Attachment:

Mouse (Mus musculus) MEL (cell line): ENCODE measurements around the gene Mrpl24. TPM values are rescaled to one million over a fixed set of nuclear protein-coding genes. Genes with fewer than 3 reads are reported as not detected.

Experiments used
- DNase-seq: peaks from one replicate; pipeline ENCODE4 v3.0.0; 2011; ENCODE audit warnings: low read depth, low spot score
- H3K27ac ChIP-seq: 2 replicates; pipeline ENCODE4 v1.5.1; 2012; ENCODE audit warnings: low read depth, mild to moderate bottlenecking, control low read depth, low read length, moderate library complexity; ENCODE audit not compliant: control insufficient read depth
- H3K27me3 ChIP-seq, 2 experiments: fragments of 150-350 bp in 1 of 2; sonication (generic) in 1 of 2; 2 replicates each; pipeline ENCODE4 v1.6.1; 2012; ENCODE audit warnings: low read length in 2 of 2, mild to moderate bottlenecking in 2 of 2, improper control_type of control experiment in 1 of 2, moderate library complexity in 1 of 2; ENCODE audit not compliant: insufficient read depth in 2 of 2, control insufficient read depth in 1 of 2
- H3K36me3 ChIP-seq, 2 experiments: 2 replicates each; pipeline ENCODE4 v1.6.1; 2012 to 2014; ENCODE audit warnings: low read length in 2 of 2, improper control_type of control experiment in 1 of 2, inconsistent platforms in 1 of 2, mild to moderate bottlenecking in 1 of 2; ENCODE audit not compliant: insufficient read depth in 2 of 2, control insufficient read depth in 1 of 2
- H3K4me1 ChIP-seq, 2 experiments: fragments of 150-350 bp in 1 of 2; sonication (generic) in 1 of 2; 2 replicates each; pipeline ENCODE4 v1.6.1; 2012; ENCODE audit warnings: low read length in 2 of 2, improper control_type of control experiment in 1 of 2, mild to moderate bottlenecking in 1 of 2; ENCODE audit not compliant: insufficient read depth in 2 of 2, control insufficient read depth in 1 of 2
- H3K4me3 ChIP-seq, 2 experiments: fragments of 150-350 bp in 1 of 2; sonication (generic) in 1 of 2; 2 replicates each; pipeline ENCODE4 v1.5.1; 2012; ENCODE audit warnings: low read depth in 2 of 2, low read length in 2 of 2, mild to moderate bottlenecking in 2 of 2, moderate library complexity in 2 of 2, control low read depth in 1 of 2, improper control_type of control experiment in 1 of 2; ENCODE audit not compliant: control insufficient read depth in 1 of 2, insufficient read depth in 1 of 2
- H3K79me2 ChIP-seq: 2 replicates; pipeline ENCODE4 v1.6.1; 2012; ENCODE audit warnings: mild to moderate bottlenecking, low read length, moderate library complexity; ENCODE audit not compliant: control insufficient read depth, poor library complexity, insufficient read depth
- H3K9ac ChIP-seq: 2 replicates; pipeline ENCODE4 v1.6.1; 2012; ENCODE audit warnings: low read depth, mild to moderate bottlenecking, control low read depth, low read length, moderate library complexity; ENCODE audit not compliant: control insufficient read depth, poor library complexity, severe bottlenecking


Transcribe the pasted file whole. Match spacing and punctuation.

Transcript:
Mouse (Mus musculus) MEL (cell line): ENCODE measurements around the gene Mrpl24. TPM values are rescaled to one million over a fixed set of nuclear protein-coding genes. Genes with fewer than 3 reads are reported as not detected.

Experiments used
- DNase-seq: peaks from one replicate; pipeline ENCODE4 v3.0.0; 2011; ENCODE audit warnings: low read depth, low spot score
- H3K27ac ChIP-seq: 2 replicates; pipeline ENCODE4 v1.5.1; 2012; ENCODE audit warnings: low read depth, mild to moderate bottlenecking, control low read depth, low read length, moderate library complexity; ENCODE audit not compliant: control insufficient read depth
- H3K27me3 ChIP-seq, 2 experiments: fragments of 150-350 bp in 1 of 2; sonication (generic) in 1 of 2; 2 replicates each; pipeline ENCODE4 v1.6.1; 2012; ENCODE audit warnings: low read length in 2 of 2, mild to moderate bottlenecking in 2 of 2, improper control_type of control experiment in 1 of 2, moderate library complexity in 1 of 2; ENCODE audit not compliant: insufficient read depth in 2 of 2, control insufficient read depth in 1 of 2
- H3K36me3 ChIP-seq, 2 experiments: 2 replicates each; pipeline ENCODE4 v1.6.1; 2012 to 2014; ENCODE audit warnings: low read length in 2 of 2, improper control_type of control experiment in 1 of 2, inconsistent platforms in 1 of 2, mild to moderate bottlenecking in 1 of 2; ENCODE audit not compliant: insufficient read depth in 2 of 2, control insufficient read depth in 1 of 2
- H3K4me1 ChIP-seq, 2 experiments: fragments of 150-350 bp in 1 of 2; sonication (generic) in 1 of 2; 2 replicates each; pipeline ENCODE4 v1.6.1; 2012; ENCODE audit warnings: low read length in 2 of 2, improper control_type of control experiment in 1 of 2, mild to moderate bottlenecking in 1 of 2; ENCODE audit not compliant: insufficient read depth in 2 of 2, control insufficient read depth in 1 of 2
- H3K4me3 ChIP-seq, 2 experiments: fragments of 150-350 bp in 1 of 2; sonication (generic) in 1 of 2; 2 replicates each; pipeline ENCODE4 v1.5.1; 2012; ENCODE audit warnings: low read depth in 2 of 2, low read length in 2 of 2, mild to moderate bottlenecking in 2 of 2, moderate library complexity in 2 of 2, control low read depth in 1 of 2, improper control_type of control experiment in 1 of 2; ENCODE audit not compliant: control insufficient read depth in 1 of 2, insufficient read depth in 1 of 2
- H3K79me2 ChIP-seq: 2 replicates; pipeline ENCODE4 v1.6.1; 2012; ENCODE audit warnings: mild to moderate bottlenecking, low read length, moderate library complexity; ENCODE audit not compliant: control insufficient read depth, poor library complexity, insufficient read depth
- H3K9ac ChIP-seq: 2 replicates; pipeline ENCODE4 v1.6.1; 2012; ENCODE audit warnings: low read depth, mild to moderate bottlenecking, control low read depth, low read length, moderate library complexity; ENCODE audit not compliant: control insufficient read depth, poor library complexity, severe bottlenecking